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James Comey testifies before Senate Judiciary Committee Wednesday

Former FBI director James Comey speaks during a Senate Intelligence Committee hearing on Capitol Hill, Thursday, June 8, 2017, in Washington. (AP Photo/Andrew Harnik)

(CNN) — Former FBI Director James Comey faces off with Senate Republicans on Wednesday over the FBI’s 2016 Russia investigation in a hearing that’s being held fewer than six weeks before the 2020 presidential election.

Republicans on the Senate Judiciary Committee are expected to press Comey on everything from the decision to open the Russia investigation in July 2016 to the memos detailing his conversations with President Donald Trump that he leaked following his firing to try to push the appointment of a special counsel.

Newly released declassified documents from the Trump administration in recent days — which have attacked the FBI’s Russia investigation, the prosecution of former national security adviser Michael Flynn and Hillary Clinton’s campaign — have provided additional fodder for Republicans to question the former FBI director, not to mention Trump’s Twitter feed.

Democrats, too, may still have questions for Comey about his actions related to the FBI’s Clinton email investigation during the 2016 election, which Democrats, including Clinton herself, say contributed to her loss to Trump.

Comey has been out of the government for more than three years now, following President Donald Trump’s May 2017 firing. But the FBI’s actions that occurred during Comey’s tenure are still being fought over in the courts, Congress and the President’s Twitter feed.

The FBI’s investigation and former special counsel Robert Mueller’s prosecution of Flynn is still being fought in court, after the Justice Department sought to dismiss the charges earlier this year. Along with two Senate Republican probes, US Attorney John Durham is investigating the FBI’s Russia investigation at the direction of Attorney General William Barr, though Durham’s work is not expected to conclude before the election.

Comey himself is the focus of a new Showtime series, “The Comey Rule,” which is based on his memoir last year and offers a sympathetic portrayal of the former FBI director and the bureau.

Comey is sure to find a more hostile audience inside the Senate hearing room on Wednesday.

Senate Judiciary Chairman Lindsey Graham is scrutinizing the origins of the Russia investigation that became Mueller’s probe, along with a scathing Justice Department inspector general report that found the FBI’s Foreign intelligence Surveillance Act warrants for former Trump campaign adviser Carter Page were riddled with errors and relied on an unverified opposition research dossier authored by Christopher Steele.

The inspector general also criticized Comey last year for violating agency policies when he kept and then leaked the memos of his conversations with Trump.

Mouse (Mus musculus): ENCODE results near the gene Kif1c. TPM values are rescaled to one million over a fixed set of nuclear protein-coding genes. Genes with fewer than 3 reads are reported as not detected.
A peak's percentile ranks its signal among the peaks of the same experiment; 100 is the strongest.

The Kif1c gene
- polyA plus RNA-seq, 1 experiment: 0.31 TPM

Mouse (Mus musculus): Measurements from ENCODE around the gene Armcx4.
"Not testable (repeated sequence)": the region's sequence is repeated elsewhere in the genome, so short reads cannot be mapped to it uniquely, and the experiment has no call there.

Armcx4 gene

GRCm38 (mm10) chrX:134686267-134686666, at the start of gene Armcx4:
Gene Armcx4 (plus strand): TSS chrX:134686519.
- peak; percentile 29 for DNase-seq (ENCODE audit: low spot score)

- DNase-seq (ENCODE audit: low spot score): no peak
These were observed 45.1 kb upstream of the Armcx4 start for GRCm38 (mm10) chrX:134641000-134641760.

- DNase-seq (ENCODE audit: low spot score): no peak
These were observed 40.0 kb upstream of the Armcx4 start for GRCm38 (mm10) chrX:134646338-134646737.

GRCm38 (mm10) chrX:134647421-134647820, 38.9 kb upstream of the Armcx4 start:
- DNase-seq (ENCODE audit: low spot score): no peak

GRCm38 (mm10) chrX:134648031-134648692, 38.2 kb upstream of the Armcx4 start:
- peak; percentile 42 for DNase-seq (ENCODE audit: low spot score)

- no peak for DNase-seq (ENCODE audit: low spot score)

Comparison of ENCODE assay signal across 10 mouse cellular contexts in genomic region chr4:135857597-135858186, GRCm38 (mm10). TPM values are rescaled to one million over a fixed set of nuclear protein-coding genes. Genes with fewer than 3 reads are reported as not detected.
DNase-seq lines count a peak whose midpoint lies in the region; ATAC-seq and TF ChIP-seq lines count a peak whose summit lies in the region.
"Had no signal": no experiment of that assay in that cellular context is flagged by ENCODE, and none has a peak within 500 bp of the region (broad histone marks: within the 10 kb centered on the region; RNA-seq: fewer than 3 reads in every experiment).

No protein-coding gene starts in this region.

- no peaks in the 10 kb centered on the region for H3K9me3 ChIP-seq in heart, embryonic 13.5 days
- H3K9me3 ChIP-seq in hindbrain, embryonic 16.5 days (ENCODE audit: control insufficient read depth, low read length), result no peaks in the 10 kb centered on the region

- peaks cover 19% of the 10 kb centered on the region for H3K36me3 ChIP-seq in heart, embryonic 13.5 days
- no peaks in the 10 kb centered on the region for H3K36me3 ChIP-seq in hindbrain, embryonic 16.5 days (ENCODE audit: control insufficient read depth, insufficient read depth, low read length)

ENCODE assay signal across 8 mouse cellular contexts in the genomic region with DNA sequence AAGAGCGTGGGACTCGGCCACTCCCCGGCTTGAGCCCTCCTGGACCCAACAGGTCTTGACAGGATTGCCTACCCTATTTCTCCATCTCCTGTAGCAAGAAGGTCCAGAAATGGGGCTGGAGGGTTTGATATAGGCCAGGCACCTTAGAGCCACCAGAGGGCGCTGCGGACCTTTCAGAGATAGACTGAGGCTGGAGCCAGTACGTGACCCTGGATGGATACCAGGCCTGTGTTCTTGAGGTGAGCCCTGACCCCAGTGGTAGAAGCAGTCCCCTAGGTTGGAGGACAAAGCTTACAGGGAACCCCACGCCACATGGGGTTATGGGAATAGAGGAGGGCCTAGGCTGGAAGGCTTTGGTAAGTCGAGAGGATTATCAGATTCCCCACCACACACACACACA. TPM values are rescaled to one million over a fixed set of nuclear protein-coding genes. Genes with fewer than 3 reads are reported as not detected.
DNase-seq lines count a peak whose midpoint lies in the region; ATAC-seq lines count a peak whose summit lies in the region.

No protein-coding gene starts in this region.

Comey has acknowledged the problems with the FISA warrants outlined by the inspector general, saying last year there was “real sloppiness” that was concerning. Comey testified in 2018 before the House Republican-led Oversight and Judiciary Committees that were also probing the FBI’s handling of the Russia investigation.

Graham and other Republican critics have argued that the problems with the dossier and the Page FISA warrants undercut the legitimacy FBI’s Russia investigation, though it began before the dossier was given to the FBI.

Former Deputy Attorney General Rod Rosenstein, who appointed Mueller, and former acting Attorney General Sally Yates have testified publicly. Graham has scheduled a hearing with former Deputy FBI Director Andrew McCabe next week.

The investigations being conducted by Graham and Senate Homeland Security Chairman Ron Johnson of Wisconsin, who is running a separate probe, have been boosted by freshly declassified documents this year coming from Barr and Director of National Intelligence John Ratcliffe.

The declassified releases from Ratcliffe and Barr have been touted by Trump and his campaign, in the absence of a report from Durham, who is not expected to conclude his work before the election, according to sources and Barr’s own recent public comments.

On Tuesday, Ratcliffe released unverified Russian intelligence suggesting Clinton approved a campaign plan to “stir up a scandal” by tying Trump to Russia and the Democratic National Committee hack, which Democrats charged was Russian disinformation (Ratcliffe denied this).

Last week, the Justice Department declassified documents related to an FBI investigation into Steele’s primary subsource for the dossier over connections to Russian intelligence officials. And Justice Department prosecutors in the past month conducted and released notes from an interview with a former FBI case agent critical of the Russia investigation and the prosecution of Flynn.

While Graham has continued to scheduled hearings related to the FBI Russia probe, he’s about to be consumed with the confirmation of Trump’s Supreme Court nominee.

Asked last week if he was still planning to issue a report on the Russia probe before the election, Graham was unsure. “It might be pushed back a little bit. I hadn’t thought about that,” Graham said with a laugh, in a nod to the Supreme Court hearings and expected committee vote later this month.

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